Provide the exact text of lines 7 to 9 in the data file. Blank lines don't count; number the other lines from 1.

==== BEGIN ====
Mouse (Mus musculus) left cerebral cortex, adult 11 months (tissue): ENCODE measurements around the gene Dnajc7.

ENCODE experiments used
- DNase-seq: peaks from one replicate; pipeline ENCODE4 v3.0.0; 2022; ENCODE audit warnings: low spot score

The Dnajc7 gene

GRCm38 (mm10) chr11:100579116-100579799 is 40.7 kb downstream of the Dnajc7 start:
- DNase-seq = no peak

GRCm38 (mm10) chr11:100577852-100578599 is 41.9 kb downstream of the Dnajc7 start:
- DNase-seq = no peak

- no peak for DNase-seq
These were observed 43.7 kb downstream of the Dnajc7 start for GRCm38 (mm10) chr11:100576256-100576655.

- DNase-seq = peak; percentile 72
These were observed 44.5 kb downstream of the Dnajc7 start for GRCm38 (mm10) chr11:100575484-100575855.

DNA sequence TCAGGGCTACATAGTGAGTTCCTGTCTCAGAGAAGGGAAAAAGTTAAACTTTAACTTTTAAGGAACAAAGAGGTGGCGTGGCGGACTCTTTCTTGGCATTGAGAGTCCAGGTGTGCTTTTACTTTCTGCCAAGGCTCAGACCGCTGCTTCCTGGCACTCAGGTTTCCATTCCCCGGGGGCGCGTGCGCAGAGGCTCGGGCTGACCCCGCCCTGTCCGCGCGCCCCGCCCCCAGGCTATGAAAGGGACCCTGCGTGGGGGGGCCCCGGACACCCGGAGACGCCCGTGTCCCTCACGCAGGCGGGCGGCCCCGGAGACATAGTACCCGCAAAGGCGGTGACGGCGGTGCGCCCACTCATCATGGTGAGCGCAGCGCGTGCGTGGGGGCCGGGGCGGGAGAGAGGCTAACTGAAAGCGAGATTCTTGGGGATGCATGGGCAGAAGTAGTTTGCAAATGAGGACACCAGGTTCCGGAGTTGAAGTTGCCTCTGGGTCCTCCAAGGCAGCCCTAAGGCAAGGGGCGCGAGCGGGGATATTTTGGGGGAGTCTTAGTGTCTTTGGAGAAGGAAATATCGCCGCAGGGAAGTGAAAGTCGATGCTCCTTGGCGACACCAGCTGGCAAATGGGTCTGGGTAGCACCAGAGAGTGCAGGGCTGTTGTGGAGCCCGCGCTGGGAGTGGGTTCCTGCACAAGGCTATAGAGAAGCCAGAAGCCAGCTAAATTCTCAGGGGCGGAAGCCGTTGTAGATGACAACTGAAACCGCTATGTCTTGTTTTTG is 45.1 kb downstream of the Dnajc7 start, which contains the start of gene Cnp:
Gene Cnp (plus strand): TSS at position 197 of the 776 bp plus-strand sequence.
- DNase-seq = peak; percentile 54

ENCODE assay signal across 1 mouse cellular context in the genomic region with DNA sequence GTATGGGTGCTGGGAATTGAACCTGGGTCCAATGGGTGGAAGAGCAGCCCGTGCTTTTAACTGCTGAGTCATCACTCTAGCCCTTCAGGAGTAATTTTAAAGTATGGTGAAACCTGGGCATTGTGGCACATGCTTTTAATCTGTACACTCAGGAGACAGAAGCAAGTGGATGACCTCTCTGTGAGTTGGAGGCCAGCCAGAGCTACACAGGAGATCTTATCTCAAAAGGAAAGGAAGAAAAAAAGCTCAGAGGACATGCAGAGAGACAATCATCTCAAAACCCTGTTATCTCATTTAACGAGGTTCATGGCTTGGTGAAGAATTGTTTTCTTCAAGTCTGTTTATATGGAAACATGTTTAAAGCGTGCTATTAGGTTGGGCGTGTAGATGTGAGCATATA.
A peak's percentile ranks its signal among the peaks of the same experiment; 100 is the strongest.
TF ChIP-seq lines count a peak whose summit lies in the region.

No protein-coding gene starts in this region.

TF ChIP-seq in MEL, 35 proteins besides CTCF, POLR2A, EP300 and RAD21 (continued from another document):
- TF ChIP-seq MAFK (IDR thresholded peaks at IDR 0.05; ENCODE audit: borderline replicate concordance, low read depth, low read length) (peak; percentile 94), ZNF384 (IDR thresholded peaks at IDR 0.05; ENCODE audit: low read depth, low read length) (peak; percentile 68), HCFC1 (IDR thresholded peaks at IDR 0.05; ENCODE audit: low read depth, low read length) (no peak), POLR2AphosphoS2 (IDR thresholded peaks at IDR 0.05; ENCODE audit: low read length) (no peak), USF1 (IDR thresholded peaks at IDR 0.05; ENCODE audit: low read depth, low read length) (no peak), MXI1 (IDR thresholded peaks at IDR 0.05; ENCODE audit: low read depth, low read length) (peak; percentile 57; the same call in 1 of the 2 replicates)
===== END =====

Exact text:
GRCm38 (mm10) chr11:100577852-100578599 is 41.9 kb downstream of the Dnajc7 start:
- DNase-seq = no peak

- no peak for DNase-seq